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Governor of the Bank of Canada Tiff Macklem and Minister of Finance Chrystia Freeland listen to a question during a joint news conference in Ottawa, on Dec. 13, 2021.Justin Tang/The Canadian Press

The first thing to be said about Monday’s joint statement by the Bank of Canada and Finance Department on the central bank’s newish mandate is that it suffers from verbal inflation.

The agreement to maintain the bank’s 2-per-cent inflation, with the added wrinkle of supporting “maximum sustainable employment,” comes in at 873 words. That compares with the 502 words it took to lay out the bank’s mission in 2016, when its mandate was last renewed. That’s a 74-per-cent increase in five years.

The 2016 agreement was clear and concise. It left little room for ambiguity. Over the course of a quarter-century, it noted, inflation-targeting had proved its worth, providing “a more stable economic environment in which Canadians can plan their investment and spending decisions.” It emphasized that low and stable inflation “preserves confidence in the value of money.”

The agreement unveiled Monday by Finance Minister Chrystia Freeland and Bank of Canada Governor Tiff Macklem refers to neither investment nor the Canadian currency’s worth. And while it starts out by reaffirming the bank’s principal focus on price stability, it contains several paragraphs of confusing verbiage that risk leaving markets guessing about the bank’s true objectives.

It says that “monetary policy should continue to support maximum sustainable employment,” while admitting the latter is “not directly measurable and is determined largely by non-monetary forces.” Indeed, it concedes that “demographics, technological change, globalization and changes in the nature of work” are making it harder than ever to figure out whether there is too much, or too little, slack in the labour market.

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Yet, the agreement specifies that “the bank will continue to use the flexibility of the 1- to 3-per-cent [inflation] control range to actively seek the maximum sustainable level of employment when conditions warrant.”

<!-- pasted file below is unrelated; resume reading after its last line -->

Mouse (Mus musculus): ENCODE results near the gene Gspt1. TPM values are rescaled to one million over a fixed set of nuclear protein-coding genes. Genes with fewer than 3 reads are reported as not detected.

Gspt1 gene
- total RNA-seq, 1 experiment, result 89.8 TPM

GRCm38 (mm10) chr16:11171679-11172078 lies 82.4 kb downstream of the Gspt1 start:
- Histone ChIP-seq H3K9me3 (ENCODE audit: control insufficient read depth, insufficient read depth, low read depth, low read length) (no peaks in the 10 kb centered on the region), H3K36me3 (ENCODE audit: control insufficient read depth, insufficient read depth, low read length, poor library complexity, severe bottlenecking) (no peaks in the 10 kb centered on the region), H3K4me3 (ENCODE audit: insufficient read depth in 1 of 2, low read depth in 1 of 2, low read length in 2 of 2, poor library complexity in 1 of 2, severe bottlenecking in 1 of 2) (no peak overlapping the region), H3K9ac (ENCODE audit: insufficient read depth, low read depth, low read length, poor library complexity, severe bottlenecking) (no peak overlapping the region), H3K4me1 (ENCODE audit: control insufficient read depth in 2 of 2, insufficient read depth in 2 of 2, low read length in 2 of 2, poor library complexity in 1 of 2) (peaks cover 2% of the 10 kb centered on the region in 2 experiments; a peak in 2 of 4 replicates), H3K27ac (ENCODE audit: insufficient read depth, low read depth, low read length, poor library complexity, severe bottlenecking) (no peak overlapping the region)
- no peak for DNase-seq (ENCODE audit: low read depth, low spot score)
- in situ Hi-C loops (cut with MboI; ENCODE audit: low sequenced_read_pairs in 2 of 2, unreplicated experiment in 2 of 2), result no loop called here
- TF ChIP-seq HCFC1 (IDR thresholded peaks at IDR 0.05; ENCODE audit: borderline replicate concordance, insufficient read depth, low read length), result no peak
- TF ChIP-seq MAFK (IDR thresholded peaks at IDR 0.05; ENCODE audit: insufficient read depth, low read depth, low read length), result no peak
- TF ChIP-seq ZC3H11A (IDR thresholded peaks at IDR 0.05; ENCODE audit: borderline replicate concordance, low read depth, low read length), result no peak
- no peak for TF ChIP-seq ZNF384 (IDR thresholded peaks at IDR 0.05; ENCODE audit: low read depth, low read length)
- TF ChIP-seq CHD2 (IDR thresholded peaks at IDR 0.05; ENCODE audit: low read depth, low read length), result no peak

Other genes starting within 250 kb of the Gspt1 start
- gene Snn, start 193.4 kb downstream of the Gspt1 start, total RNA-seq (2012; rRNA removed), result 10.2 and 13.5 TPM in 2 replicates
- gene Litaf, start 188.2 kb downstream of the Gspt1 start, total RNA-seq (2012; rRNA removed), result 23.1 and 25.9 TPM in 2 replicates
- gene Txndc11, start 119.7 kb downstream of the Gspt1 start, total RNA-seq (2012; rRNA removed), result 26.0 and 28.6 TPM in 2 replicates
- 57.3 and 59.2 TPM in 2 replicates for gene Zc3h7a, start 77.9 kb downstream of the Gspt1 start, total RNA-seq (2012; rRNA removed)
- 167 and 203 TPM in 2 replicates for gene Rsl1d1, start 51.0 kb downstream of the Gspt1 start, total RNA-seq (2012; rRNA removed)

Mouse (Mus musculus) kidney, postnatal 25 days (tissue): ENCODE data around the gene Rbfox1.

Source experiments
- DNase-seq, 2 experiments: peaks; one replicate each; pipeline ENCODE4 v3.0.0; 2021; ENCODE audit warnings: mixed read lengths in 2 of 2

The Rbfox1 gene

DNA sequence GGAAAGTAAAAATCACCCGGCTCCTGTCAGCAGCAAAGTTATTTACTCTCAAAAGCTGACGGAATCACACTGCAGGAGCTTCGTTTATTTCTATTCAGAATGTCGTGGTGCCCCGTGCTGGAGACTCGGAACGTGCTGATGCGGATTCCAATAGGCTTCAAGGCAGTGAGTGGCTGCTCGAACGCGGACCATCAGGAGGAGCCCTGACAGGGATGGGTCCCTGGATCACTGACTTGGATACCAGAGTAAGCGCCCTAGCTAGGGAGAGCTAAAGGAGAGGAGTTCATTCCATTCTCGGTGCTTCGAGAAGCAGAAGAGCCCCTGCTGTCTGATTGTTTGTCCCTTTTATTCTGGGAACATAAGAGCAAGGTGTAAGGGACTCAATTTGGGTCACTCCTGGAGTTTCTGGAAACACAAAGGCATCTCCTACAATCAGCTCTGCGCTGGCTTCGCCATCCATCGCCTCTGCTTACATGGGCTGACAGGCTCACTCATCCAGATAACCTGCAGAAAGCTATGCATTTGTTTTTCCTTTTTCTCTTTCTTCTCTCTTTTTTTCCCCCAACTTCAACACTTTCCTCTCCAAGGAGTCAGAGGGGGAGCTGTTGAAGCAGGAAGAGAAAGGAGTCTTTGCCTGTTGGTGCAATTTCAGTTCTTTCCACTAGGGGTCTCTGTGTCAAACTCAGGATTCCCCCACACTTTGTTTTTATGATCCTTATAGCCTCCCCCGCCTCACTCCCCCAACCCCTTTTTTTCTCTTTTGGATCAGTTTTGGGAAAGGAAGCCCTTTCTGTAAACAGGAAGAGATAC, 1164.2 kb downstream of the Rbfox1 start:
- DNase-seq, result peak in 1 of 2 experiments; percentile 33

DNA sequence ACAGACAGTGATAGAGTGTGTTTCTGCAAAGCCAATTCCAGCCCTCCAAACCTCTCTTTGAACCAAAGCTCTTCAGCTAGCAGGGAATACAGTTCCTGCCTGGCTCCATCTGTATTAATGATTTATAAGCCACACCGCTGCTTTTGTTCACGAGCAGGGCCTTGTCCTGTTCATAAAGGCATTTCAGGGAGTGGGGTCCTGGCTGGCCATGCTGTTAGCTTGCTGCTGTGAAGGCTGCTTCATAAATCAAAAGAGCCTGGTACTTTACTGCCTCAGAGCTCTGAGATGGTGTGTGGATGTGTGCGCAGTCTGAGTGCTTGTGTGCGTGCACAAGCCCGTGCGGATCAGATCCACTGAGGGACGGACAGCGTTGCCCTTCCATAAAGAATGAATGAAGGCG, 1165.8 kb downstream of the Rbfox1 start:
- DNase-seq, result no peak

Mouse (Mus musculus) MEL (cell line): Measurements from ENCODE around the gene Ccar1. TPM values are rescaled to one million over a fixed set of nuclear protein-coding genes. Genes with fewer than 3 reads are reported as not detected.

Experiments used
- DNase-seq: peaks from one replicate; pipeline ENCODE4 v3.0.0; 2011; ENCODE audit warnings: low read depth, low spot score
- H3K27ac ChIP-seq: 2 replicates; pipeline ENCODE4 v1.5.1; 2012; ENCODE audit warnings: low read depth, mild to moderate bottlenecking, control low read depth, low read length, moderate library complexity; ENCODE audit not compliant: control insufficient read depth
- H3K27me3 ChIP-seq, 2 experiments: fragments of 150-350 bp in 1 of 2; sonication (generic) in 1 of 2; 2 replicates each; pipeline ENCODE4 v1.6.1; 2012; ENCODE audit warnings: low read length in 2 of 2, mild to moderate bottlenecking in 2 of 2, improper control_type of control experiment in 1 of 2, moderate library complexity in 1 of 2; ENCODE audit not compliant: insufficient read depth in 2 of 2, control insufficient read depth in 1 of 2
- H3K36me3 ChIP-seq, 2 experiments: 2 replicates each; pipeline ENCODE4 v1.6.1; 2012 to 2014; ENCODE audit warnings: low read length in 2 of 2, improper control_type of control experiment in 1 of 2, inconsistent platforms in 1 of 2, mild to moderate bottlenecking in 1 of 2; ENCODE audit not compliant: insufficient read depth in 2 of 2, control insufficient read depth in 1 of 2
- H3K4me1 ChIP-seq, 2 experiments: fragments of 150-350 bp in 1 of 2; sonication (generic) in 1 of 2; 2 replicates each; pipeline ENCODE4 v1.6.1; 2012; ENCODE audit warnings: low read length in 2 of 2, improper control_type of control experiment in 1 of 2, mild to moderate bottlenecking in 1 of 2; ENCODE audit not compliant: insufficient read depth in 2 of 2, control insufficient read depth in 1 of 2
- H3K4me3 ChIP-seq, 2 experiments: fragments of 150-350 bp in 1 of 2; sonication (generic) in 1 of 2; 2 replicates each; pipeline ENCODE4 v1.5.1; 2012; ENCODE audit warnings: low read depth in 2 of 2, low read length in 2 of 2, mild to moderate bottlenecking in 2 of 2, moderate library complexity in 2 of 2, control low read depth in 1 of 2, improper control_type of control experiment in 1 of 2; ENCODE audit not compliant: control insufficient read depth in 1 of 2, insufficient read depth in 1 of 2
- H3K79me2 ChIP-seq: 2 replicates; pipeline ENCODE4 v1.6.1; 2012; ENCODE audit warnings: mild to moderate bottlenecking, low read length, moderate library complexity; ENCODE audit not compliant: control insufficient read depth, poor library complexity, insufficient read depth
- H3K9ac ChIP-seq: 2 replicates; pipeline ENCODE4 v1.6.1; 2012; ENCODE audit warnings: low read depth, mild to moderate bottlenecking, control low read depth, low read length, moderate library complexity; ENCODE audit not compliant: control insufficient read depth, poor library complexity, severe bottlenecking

Ms. Freeland, who held a joint press conference with Mr. Macklem to announce the changes, insisted that the new agreement merely “codifies” what the bank had already been doing. In that sense, the changes are not a radical departure from existing practice, in that the strength of the labour market is a critical factor in determining whether the bank meets its inflation target.

Mr. Macklem added that, with the annual inflation rate now running well beyond the target range, he is not about to experiment to find out how close the bank can push the economy to full employment. “With respect to this idea of actively seeking or probing for maximum sustainable employment, I want to underline that’s something you do when inflation is close to target and interest rates are at more normal levels. That’s not the situation we’re in right now.”

The new language surrounding the bank’s mandate appears, then, to be a response to political imperatives that have little to do with the conduct of monetary policy.

The Bank of Canada is as concerned as any institution with its public image and the need to maintain trust with Canadians, many of whom see it as insular and remote. Mr. Macklem has appeared particularly sensitive to this need, stressing the importance of “inclusive” growth, despite the bank’s inability to engineer specific labour market outcomes for disadvantaged groups of workers.

Similar moves have been afoot at central banks around the world, reflecting a heightened sensitivity to public opinion at a time when monetary policy has come under increased scrutiny for the role quantitative easing has played in exacerbating economic inequality.

The Bank of Canada, which embarked on QE for the first time at the onset of the COVID-19 pandemic, is no different in this respect.

The risk is that, in trying to appear responsive to public opinion by incorporating vague concepts such as maximum sustainable employment into its mandate, the bank creates expectations it cannot fulfill – or that it can only fulfill by squandering the solid inflation-fighting credentials it took so long to earn.

Besides, the bank already has enough on its hands.

Keeping inflation low and stable was a relatively easy endeavour as long as globalization ensured ever-cheaper imports of consumer durables from the developing world. But deglobalization is likely to reverse that trend.

The energy transition now under way is also likely to lead to more inflationary supply shocks on the road to net-zero carbon emissions in 2050, as new investment in fossil fuels dries up.

The irony here is the Bank of Canada and Trudeau government appear to be diluting the bank’s inflating-fighting mandate at a moment when more Canadians are complaining about rising prices than at any time in the past three decades. The new language surrounding the mandate sounds so 2019, when progressive politics was all the rage and inflation was far from anyone’s mind.

It’s almost as if Mr. Macklem and Ms. Freeland are still fighting the last (political) war.

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